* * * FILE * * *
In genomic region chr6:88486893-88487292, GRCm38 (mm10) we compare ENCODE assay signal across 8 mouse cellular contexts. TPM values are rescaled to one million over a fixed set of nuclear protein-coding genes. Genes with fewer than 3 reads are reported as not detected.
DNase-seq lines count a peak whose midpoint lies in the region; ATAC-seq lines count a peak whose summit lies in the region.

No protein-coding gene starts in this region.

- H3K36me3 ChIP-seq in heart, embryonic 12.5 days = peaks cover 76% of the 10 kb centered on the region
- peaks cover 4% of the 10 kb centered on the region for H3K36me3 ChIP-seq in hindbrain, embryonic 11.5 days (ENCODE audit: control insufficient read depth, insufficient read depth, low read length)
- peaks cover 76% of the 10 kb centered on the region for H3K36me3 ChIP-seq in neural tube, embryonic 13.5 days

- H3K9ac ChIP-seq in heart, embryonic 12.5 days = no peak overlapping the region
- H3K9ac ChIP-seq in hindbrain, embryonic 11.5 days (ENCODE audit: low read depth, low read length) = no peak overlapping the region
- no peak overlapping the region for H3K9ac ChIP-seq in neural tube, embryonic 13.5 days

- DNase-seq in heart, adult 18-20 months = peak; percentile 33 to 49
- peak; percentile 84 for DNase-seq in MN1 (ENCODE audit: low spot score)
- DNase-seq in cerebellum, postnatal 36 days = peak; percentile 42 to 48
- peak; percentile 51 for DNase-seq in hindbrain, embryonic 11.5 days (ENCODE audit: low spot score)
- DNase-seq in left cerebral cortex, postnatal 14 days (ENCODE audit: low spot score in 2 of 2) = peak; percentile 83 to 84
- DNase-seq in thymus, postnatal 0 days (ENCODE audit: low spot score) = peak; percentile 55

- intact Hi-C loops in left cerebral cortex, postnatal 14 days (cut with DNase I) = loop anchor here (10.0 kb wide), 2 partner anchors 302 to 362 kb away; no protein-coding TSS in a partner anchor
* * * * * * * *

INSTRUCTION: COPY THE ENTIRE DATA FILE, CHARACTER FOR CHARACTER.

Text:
In genomic region chr6:88486893-88487292, GRCm38 (mm10) we compare ENCODE assay signal across 8 mouse cellular contexts. TPM values are rescaled to one million over a fixed set of nuclear protein-coding genes. Genes with fewer than 3 reads are reported as not detected.
DNase-seq lines count a peak whose midpoint lies in the region; ATAC-seq lines count a peak whose summit lies in the region.

No protein-coding gene starts in this region.

- H3K36me3 ChIP-seq in heart, embryonic 12.5 days = peaks cover 76% of the 10 kb centered on the region
- peaks cover 4% of the 10 kb centered on the region for H3K36me3 ChIP-seq in hindbrain, embryonic 11.5 days (ENCODE audit: control insufficient read depth, insufficient read depth, low read length)
- peaks cover 76% of the 10 kb centered on the region for H3K36me3 ChIP-seq in neural tube, embryonic 13.5 days

- H3K9ac ChIP-seq in heart, embryonic 12.5 days = no peak overlapping the region
- H3K9ac ChIP-seq in hindbrain, embryonic 11.5 days (ENCODE audit: low read depth, low read length) = no peak overlapping the region
- no peak overlapping the region for H3K9ac ChIP-seq in neural tube, embryonic 13.5 days

- DNase-seq in heart, adult 18-20 months = peak; percentile 33 to 49
- peak; percentile 84 for DNase-seq in MN1 (ENCODE audit: low spot score)
- DNase-seq in cerebellum, postnatal 36 days = peak; percentile 42 to 48
- peak; percentile 51 for DNase-seq in hindbrain, embryonic 11.5 days (ENCODE audit: low spot score)
- DNase-seq in left cerebral cortex, postnatal 14 days (ENCODE audit: low spot score in 2 of 2) = peak; percentile 83 to 84
- DNase-seq in thymus, postnatal 0 days (ENCODE audit: low spot score) = peak; percentile 55

- intact Hi-C loops in left cerebral cortex, postnatal 14 days (cut with DNase I) = loop anchor here (10.0 kb wide), 2 partner anchors 302 to 362 kb away; no protein-coding TSS in a partner anchor